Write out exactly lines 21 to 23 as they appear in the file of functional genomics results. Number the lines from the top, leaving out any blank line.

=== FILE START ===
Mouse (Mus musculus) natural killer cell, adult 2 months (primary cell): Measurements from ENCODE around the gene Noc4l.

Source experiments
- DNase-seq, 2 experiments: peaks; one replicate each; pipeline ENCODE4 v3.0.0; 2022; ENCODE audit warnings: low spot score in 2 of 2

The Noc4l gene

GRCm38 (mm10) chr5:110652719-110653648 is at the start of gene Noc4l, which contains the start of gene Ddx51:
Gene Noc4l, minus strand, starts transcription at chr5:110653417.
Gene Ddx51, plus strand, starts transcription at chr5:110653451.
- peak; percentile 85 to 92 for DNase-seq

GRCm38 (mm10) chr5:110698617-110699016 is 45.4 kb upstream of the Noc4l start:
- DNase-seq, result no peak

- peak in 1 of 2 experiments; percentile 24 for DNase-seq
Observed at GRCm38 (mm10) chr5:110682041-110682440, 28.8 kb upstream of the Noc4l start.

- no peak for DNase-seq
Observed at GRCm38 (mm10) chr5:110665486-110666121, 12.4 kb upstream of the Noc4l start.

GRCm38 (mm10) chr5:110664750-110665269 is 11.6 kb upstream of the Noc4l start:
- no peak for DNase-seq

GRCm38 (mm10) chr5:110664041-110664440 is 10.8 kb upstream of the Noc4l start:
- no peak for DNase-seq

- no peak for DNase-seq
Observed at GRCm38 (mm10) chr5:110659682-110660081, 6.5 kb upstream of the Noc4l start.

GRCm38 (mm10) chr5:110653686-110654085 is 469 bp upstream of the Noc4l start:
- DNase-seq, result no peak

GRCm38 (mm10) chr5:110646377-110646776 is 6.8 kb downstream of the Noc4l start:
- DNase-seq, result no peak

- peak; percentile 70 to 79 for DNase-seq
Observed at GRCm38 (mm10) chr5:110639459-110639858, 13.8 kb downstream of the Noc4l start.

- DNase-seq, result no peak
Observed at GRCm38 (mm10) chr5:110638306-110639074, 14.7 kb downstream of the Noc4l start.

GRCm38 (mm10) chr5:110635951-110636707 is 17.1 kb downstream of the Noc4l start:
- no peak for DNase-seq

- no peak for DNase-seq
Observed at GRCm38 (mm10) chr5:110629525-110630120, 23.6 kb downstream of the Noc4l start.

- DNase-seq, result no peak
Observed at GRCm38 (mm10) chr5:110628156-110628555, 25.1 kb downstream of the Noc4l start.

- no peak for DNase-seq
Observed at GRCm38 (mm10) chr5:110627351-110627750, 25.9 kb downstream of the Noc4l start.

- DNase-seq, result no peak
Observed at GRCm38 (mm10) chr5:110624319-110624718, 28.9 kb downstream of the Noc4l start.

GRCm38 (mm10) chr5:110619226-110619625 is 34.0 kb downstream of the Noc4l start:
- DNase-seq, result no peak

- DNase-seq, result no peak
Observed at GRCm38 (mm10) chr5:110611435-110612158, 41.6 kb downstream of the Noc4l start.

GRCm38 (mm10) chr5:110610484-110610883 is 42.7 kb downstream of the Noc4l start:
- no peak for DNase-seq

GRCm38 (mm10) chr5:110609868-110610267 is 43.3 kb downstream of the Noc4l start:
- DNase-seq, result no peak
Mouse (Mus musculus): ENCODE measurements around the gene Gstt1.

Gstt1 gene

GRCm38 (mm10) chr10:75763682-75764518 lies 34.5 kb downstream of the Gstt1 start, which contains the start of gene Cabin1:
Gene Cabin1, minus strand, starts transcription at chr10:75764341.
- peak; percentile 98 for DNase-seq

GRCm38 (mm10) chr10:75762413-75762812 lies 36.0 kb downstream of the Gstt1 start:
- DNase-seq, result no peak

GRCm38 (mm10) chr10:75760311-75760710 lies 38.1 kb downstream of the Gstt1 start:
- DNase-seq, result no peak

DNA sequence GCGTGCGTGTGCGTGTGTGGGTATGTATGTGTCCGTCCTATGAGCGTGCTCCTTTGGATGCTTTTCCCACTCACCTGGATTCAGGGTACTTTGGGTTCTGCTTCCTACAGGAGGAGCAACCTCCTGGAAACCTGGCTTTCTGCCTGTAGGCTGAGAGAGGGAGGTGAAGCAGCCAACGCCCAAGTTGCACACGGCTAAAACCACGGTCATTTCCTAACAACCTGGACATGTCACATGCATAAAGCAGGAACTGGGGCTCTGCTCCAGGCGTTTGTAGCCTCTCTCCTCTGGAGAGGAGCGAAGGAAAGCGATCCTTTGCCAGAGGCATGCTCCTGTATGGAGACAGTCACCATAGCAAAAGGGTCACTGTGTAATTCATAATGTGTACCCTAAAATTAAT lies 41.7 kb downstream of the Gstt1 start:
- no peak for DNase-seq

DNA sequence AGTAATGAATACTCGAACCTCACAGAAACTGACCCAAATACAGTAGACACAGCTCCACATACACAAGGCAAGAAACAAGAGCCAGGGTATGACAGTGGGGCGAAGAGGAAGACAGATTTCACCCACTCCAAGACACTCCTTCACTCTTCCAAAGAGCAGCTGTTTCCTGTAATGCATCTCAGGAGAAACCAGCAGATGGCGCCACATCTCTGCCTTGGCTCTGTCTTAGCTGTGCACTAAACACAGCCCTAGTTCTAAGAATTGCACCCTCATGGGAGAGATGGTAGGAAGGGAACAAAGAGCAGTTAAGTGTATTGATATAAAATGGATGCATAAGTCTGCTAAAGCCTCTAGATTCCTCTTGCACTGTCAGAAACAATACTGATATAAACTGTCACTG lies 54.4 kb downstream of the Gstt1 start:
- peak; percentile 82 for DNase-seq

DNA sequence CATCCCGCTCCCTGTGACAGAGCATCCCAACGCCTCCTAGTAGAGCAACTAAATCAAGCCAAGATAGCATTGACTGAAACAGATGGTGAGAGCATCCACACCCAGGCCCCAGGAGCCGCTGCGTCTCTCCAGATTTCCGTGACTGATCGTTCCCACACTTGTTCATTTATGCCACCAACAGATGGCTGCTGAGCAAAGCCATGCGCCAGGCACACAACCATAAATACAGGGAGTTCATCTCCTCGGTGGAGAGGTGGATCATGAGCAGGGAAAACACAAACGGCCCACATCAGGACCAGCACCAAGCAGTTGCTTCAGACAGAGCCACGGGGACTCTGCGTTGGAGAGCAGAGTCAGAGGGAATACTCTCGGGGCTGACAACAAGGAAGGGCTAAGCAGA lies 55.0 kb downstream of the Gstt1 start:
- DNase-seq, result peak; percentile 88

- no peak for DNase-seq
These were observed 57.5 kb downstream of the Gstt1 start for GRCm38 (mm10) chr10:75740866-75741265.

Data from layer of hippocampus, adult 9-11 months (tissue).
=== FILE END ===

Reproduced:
GRCm38 (mm10) chr5:110653686-110654085 is 469 bp upstream of the Noc4l start:
- DNase-seq, result no peak

GRCm38 (mm10) chr5:110646377-110646776 is 6.8 kb downstream of the Noc4l start: